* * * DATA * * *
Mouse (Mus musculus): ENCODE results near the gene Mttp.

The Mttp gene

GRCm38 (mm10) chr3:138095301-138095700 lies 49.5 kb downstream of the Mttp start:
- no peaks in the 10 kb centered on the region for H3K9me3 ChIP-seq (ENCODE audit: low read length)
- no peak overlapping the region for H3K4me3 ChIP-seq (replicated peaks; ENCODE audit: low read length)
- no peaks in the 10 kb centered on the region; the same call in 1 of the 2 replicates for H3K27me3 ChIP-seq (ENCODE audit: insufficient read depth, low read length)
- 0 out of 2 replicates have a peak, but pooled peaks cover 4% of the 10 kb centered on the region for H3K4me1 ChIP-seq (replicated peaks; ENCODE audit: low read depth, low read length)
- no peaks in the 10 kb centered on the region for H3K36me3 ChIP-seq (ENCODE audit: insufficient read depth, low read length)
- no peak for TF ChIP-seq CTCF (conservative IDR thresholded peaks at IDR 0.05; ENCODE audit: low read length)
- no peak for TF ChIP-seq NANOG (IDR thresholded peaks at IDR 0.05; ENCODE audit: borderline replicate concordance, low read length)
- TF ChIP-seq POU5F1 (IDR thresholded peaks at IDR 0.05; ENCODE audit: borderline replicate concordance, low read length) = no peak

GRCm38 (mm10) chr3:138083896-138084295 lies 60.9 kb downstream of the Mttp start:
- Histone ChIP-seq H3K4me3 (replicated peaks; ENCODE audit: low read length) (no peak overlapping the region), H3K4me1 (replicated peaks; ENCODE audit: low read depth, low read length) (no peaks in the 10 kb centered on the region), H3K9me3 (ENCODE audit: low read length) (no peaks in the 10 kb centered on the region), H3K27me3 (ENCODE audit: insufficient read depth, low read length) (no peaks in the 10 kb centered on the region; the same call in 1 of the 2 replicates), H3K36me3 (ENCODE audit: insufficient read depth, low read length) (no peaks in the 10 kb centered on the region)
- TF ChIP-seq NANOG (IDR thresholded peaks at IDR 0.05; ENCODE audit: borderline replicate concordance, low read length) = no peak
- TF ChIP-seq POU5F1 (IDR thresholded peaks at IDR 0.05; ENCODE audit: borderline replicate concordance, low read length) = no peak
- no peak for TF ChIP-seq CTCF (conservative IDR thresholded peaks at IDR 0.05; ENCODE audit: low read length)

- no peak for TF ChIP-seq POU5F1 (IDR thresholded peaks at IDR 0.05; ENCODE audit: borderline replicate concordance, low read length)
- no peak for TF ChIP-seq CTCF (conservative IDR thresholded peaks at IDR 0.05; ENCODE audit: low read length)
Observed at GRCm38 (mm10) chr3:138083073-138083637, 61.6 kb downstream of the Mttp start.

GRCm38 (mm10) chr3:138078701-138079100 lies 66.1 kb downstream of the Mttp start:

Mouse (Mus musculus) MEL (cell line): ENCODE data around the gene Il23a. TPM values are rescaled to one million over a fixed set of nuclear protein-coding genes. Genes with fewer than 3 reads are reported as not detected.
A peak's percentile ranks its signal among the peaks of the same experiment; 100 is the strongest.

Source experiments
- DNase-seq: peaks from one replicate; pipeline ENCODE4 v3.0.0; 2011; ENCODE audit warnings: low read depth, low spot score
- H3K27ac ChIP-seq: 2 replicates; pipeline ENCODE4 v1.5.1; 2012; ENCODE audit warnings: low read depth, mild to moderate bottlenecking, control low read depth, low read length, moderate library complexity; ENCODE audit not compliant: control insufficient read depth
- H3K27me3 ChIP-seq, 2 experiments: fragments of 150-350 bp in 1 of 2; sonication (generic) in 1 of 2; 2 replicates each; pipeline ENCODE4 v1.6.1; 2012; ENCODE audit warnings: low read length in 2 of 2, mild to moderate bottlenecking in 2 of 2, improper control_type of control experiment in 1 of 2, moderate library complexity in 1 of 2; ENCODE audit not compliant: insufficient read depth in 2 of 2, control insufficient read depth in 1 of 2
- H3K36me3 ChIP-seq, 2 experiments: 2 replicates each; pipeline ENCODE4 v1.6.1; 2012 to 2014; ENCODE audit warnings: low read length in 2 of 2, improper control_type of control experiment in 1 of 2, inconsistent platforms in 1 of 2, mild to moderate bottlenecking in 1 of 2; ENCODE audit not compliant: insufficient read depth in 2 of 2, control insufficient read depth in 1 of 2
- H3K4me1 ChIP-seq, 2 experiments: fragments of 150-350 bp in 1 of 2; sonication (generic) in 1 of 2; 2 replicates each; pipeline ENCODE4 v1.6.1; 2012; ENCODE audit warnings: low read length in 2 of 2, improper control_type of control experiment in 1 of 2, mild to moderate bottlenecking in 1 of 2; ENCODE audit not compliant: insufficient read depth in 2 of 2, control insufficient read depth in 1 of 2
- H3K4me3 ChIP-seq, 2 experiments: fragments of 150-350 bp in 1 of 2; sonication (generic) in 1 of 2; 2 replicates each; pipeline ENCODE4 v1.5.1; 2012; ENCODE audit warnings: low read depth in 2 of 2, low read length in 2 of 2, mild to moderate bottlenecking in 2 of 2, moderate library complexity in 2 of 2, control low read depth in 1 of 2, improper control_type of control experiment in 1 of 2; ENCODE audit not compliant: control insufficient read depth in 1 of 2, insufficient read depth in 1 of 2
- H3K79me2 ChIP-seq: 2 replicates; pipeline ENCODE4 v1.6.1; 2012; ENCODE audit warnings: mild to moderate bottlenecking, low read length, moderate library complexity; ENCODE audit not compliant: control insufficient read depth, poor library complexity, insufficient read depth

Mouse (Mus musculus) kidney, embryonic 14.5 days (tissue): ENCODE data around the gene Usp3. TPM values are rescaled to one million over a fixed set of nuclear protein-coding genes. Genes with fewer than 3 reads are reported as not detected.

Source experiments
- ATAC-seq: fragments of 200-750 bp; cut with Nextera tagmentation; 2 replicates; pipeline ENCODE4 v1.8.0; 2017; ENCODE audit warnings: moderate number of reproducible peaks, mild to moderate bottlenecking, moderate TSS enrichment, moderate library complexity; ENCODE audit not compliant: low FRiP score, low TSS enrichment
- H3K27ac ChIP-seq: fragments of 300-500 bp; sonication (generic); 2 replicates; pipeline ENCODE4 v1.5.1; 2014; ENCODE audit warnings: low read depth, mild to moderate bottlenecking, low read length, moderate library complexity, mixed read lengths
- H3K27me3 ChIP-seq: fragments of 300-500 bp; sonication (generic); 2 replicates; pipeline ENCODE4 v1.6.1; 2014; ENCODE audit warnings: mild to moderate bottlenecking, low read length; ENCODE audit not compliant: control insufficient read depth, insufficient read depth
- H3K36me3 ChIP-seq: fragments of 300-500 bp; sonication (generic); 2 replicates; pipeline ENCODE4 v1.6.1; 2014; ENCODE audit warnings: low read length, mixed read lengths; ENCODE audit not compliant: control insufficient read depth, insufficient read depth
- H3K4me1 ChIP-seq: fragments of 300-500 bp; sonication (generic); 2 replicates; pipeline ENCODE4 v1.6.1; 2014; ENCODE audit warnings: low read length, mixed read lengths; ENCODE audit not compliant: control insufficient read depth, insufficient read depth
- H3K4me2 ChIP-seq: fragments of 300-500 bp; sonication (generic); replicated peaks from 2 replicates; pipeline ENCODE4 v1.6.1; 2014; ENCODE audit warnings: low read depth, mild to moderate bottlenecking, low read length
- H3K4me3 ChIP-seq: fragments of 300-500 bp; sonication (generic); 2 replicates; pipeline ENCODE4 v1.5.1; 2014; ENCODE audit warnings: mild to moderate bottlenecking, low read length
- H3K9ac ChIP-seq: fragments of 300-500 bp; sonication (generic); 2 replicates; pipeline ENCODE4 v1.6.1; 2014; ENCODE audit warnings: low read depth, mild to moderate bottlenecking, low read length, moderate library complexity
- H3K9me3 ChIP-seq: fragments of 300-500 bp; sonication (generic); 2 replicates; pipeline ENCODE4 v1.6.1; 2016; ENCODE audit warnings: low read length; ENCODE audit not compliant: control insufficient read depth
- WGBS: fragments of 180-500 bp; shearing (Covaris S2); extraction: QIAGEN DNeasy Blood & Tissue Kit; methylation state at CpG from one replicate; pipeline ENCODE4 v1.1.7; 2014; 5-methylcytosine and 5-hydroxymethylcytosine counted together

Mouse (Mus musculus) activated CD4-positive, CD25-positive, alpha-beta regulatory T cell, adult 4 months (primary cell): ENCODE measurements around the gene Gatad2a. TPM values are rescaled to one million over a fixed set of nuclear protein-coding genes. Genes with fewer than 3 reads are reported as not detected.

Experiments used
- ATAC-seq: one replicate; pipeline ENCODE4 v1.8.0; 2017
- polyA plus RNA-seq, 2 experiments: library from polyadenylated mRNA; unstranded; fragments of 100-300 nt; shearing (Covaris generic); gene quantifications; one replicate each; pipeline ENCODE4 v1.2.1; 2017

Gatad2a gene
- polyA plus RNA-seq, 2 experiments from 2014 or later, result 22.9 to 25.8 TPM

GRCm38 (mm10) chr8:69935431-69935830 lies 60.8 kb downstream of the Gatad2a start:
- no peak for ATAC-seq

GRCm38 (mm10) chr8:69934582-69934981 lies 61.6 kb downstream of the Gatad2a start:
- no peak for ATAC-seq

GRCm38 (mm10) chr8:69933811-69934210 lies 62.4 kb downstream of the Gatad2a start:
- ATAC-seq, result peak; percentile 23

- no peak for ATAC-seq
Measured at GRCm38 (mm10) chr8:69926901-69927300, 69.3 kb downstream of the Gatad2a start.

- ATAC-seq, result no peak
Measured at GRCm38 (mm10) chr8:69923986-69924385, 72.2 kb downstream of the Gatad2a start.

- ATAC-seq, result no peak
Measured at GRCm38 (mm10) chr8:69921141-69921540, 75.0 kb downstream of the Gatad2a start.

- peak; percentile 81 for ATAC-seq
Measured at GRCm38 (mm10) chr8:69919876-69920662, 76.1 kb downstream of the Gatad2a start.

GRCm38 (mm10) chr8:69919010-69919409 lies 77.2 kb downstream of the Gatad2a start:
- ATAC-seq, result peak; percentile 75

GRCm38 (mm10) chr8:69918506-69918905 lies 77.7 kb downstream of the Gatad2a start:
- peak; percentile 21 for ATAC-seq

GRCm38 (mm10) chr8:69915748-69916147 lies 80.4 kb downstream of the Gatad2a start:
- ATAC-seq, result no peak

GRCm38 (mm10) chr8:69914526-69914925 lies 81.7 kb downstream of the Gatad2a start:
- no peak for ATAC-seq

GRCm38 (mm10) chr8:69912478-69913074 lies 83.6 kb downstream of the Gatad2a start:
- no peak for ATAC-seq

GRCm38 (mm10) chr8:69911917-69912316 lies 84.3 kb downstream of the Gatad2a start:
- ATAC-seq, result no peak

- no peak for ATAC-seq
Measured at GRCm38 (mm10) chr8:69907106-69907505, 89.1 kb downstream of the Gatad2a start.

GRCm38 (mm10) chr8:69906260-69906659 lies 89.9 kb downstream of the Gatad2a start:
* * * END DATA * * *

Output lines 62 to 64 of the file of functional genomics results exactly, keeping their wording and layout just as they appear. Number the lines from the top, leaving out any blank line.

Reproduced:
Measured at GRCm38 (mm10) chr8:69919876-69920662, 76.1 kb downstream of the Gatad2a start.

GRCm38 (mm10) chr8:69919010-69919409 lies 77.2 kb downstream of the Gatad2a start:
- ATAC-seq, result peak; percentile 75